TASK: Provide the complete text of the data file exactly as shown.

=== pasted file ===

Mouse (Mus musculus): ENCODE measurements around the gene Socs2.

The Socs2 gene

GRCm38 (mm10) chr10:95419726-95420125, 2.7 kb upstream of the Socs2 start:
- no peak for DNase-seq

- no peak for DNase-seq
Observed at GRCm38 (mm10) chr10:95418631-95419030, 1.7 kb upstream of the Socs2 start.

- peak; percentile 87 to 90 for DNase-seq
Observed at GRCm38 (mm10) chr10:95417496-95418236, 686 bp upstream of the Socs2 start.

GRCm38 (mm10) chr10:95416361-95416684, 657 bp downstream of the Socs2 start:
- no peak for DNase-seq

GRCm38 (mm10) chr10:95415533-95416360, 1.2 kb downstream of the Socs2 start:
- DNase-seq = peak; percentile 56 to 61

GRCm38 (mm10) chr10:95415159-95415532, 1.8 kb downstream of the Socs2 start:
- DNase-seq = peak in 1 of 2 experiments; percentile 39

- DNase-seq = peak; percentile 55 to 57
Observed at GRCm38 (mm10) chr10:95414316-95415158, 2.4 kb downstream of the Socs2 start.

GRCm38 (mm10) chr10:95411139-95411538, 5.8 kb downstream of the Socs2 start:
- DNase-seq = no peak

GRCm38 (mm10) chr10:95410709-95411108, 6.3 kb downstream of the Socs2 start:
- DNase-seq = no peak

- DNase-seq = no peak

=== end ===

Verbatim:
Mouse (Mus musculus): ENCODE measurements around the gene Socs2.

The Socs2 gene

GRCm38 (mm10) chr10:95419726-95420125, 2.7 kb upstream of the Socs2 start:
- no peak for DNase-seq

- no peak for DNase-seq
Observed at GRCm38 (mm10) chr10:95418631-95419030, 1.7 kb upstream of the Socs2 start.

- peak; percentile 87 to 90 for DNase-seq
Observed at GRCm38 (mm10) chr10:95417496-95418236, 686 bp upstream of the Socs2 start.

GRCm38 (mm10) chr10:95416361-95416684, 657 bp downstream of the Socs2 start:
- no peak for DNase-seq

GRCm38 (mm10) chr10:95415533-95416360, 1.2 kb downstream of the Socs2 start:
- DNase-seq = peak; percentile 56 to 61

GRCm38 (mm10) chr10:95415159-95415532, 1.8 kb downstream of the Socs2 start:
- DNase-seq = peak in 1 of 2 experiments; percentile 39

- DNase-seq = peak; percentile 55 to 57
Observed at GRCm38 (mm10) chr10:95414316-95415158, 2.4 kb downstream of the Socs2 start.

GRCm38 (mm10) chr10:95411139-95411538, 5.8 kb downstream of the Socs2 start:
- DNase-seq = no peak

GRCm38 (mm10) chr10:95410709-95411108, 6.3 kb downstream of the Socs2 start:
- DNase-seq = no peak

- DNase-seq = no peak